Despite the fall in interest rates, loan outstandings of Indian corporates have plummeted by Rs 2,36,600 crore between March 18, 2016, and April 28, 2017, on account of the slowdown in the economy, steep fall in investments and the ballooning bad debt. However, personal loans, or retail loans, including auto, home and consumer durable loans, rose 10 per cent in the period.
Industry’s bank exposure has declined to Rs 24,94,100 crore in April 2017, from March 18, 2016 high of Rs 27,30,700 crore, according to the Reserve Bank of India (RBI) data. Demonetisation has exacerbated the already parlous situation with credit outstandings declining by over Rs 85,000 crore after the withdrawal of Rs 500 and Rs 1,000 notes in November 2016.
While top banks, including State Bank of India (SBI), slashed marginal cost-based lending rate (MCLR) by up to 90 basis points, corporates have not shown any inclination to go for capital expenditure (capex) in new projects. “Fresh investment in large scale projects is not coming. The year-on-year growth (credit offtake) is subdued. You need massive investments for a higher credit offtake,” SBI managing director Rajnish Kumar said in a recent interview to this paper.
According to the RBI data, loan outstandings of large industries fell from Rs 22,44,400 crore in March 2016 to Rs 20,59,300 crore in April. Loan exposure of micro and small units declined by over Rs 31,000 crore to Rs 3,40,400 crore and that of medium industries declined by close to Rs 20,000 crore to Rs 94,400 crore in a year. It coincided with the deceleration in the economy: Gross value-added (GVA) growth, excluding the impact of taxes and subsidies, fell sharply to 6.6 per cent in fiscal 2017, from 7.9 per cent in the previous financial year. Many of the top corporates that are saddled with bad debts are not in a position to go for further borrowings. Banks are trying to sell the assets of many debt-hit corporates. Moody’s Indian affiliate ICRA has estimated that gross non-performing assets will increase to Rs 8,20,000-8,50,000 crore (9.9-10.3 per cent of advances) by the end of FY18 as against Rs 7,65,000 crore by the end of FY17.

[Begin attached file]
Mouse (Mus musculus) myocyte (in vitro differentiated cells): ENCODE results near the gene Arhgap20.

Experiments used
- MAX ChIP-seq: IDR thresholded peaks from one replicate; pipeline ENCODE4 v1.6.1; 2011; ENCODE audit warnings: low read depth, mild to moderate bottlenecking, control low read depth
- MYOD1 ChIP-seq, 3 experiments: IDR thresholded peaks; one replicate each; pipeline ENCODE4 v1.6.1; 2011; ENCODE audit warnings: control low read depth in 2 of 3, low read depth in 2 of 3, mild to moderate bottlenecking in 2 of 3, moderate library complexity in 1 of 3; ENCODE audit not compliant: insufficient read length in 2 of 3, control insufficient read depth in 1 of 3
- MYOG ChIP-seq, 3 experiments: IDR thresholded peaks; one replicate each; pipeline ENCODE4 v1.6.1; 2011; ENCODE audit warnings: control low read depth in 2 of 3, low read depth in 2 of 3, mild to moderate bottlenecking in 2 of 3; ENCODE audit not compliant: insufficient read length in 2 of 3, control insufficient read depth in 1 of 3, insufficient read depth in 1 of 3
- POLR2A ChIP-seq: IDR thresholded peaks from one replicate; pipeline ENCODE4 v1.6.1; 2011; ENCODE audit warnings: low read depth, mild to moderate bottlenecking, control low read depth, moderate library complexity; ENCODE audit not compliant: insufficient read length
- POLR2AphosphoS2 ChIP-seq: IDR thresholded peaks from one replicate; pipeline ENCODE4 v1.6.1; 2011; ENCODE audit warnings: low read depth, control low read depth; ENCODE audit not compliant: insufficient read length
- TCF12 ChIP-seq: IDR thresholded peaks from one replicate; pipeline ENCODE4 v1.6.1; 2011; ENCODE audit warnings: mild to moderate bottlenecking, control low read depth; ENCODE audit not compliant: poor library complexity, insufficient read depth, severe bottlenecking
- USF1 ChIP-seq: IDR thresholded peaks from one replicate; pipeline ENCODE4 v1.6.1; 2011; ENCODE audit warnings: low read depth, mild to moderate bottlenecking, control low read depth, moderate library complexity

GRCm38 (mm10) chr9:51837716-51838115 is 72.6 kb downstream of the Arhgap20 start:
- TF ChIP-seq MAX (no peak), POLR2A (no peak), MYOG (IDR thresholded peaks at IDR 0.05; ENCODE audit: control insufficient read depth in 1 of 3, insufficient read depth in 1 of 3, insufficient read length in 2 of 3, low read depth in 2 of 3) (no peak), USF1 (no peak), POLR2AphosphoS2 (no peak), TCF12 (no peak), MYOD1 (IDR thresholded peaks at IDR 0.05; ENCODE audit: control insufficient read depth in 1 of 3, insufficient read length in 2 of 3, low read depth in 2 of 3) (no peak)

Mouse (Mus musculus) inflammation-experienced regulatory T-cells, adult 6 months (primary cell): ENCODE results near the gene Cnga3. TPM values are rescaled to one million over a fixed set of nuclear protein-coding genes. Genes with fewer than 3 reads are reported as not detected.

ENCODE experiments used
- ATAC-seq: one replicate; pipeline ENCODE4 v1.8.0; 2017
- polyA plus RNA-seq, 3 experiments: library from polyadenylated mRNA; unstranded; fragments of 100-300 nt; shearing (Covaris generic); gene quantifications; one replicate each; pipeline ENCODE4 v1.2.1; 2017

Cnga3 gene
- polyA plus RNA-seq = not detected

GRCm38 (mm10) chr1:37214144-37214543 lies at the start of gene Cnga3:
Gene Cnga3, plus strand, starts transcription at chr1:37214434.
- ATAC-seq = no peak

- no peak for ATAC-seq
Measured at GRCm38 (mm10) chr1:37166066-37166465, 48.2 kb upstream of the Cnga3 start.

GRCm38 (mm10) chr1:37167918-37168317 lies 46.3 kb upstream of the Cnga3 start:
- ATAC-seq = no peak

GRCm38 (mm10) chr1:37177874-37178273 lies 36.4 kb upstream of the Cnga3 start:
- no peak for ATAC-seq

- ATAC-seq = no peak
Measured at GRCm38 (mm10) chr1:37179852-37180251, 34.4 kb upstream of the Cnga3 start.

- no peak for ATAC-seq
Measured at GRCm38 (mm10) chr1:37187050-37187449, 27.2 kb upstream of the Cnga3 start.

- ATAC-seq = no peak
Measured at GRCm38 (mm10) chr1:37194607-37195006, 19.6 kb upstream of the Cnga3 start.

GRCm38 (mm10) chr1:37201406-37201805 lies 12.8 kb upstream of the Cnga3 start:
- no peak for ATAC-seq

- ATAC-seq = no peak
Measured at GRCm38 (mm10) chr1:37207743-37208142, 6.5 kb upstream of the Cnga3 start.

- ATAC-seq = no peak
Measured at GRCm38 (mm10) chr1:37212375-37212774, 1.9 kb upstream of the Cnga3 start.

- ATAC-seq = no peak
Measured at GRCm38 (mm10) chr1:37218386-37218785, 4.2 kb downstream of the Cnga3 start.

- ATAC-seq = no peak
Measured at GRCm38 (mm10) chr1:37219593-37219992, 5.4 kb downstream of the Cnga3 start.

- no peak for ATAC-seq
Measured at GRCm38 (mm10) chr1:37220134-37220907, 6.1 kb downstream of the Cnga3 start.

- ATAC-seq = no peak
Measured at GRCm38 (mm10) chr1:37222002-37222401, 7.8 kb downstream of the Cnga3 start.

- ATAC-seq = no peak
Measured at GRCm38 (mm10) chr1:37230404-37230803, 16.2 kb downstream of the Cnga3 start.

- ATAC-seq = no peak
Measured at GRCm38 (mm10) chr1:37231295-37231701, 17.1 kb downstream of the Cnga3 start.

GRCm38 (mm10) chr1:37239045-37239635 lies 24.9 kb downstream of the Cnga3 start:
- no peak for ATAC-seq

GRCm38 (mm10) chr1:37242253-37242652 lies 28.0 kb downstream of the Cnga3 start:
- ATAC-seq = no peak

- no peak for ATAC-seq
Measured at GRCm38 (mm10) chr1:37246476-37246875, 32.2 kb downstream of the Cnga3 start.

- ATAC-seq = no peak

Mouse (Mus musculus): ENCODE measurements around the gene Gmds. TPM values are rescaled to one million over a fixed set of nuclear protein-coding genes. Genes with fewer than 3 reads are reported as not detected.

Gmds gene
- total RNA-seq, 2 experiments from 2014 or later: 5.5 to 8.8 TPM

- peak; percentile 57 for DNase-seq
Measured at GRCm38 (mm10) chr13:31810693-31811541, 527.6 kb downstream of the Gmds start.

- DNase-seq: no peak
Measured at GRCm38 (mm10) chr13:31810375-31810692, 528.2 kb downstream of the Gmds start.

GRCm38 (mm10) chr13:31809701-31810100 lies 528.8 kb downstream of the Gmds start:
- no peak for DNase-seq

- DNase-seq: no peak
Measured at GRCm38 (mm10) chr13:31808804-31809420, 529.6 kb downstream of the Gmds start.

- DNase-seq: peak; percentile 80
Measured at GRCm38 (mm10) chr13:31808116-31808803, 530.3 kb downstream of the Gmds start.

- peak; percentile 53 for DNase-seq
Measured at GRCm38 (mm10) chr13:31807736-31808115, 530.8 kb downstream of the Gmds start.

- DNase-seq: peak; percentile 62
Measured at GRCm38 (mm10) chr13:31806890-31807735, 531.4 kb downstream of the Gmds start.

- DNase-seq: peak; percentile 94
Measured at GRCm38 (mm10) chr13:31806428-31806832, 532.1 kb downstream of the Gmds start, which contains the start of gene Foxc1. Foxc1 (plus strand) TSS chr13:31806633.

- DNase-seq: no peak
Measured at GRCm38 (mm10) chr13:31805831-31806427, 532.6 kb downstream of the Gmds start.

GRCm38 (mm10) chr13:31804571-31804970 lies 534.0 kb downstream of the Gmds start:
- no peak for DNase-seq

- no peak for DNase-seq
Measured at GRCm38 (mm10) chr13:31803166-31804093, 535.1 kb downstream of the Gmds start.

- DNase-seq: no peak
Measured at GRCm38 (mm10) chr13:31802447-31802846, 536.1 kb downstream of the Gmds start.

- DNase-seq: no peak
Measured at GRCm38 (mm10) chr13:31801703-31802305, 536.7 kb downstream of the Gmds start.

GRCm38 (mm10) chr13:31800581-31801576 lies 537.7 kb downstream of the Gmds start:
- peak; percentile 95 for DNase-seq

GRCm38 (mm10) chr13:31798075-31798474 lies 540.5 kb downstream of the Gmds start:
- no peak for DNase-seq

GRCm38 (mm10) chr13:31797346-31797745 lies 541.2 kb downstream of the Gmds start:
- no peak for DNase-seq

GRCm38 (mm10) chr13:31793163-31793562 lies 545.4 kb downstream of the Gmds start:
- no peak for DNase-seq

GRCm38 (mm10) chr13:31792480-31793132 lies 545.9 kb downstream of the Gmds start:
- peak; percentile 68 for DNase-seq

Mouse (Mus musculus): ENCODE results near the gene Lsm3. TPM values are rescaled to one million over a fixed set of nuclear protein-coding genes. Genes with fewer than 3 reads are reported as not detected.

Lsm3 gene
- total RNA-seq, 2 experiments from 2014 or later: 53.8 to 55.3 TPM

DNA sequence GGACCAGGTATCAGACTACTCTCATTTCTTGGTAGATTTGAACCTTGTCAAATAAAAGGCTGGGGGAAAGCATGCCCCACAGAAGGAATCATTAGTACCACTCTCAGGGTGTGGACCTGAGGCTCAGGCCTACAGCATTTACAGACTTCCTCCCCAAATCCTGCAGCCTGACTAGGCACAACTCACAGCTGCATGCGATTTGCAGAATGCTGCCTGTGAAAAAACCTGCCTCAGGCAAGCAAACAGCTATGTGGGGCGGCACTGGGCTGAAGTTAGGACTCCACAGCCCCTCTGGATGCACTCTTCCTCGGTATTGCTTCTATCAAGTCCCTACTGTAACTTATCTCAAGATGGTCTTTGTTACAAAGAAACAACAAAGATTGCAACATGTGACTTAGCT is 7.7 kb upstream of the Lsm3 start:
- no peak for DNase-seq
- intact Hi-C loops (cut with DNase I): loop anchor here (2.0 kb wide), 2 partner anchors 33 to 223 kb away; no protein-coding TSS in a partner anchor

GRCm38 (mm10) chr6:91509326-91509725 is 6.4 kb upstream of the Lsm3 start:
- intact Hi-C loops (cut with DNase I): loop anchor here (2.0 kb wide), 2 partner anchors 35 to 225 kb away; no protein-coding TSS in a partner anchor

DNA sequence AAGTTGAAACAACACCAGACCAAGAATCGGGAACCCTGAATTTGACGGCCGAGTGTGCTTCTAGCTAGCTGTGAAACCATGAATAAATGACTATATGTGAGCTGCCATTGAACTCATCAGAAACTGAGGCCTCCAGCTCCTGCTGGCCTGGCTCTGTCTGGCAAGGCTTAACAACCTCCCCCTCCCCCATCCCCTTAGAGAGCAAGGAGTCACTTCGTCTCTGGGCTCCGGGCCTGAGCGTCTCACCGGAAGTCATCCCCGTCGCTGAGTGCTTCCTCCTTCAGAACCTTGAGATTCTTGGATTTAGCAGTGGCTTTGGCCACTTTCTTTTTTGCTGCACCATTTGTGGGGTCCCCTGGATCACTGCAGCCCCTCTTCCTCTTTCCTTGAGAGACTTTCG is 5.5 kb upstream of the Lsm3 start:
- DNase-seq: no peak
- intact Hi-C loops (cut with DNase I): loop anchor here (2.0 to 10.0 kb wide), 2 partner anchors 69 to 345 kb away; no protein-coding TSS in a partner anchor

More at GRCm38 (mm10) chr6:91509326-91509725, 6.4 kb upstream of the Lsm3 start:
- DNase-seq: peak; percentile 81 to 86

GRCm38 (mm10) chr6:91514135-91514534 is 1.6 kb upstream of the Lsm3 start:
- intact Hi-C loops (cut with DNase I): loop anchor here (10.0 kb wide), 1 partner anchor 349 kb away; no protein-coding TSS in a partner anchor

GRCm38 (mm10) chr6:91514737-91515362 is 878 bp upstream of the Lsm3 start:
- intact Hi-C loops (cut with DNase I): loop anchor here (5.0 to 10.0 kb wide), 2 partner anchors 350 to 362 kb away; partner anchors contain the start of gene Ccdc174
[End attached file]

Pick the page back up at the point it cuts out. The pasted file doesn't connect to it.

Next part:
Experts say corporates which stopped making fresh investments in new projects five years ago are yet to begin investments in new projects. “The year-on-year growth in gross fixed capital formation recorded a sharp deterioration over the course of FY17, culminating in a 2.1 per cent contraction in Q4 FY17, reinforcing the assessment of the prevailing lull in investment activity,” Aditi Nayar, principal economist, ICRA Ltd.
Many corporate are now depending on debt market and instruments like commercial papers. Once-bitten-twice-shy banks are extra cautious in lending to corporates. “Banks are now slow in disbursing loans to corporates. It’s not only the bad loans. There’s fear of investigation agencies coming after bank officials for loan defaults. Banks are comfortable with retail lending where bad debts are low and recovery is easier,” said a senior bank official.
With banks trying to revive credit offtake through retail loans, personal loans jumped by Rs 1,45,300 crore to Rs 15,37,500 crore from March 2016 to April 2017. Vehicle loans rose by Rs 12,000 crore to Rs 1,64,500 crore by April 2017 and housing loans by Rs 69,700 crore to Rs 8,16,500 crore.
The impact of demonetisation on the industrial sector, especially manufacturing and construction activity, was most pronounced in the fourth quarter. While manufacturing growth reduced to lowest level (5.3 per cent) since December 2014, construction activity recorded negative growth (-3.7 per cent) for the first time since March 2014, a Crisil report said.
On the other hand, the number of stalled projects is also expanding. According to the Centre for Monitoring Indian Economy (CMIE), projects worth Rs 1,40,000 crore ran into rough weather during April 2017.
Analysts are optimistic about a recovery in credit growth. “With relative improvement in the macroeconomy, we estimate systemic loan growth rate to rise to 10 per cent year-on-year in FY18, aided by waning credit substitution as banks effectively price as per the MCLR curve, continued growth momentum in retail aided by declining product rates, and a modicum of revival in corporate credit on higher inflationary expectations and improved utilisation of industrial capacity,” said an ICICI Securities report.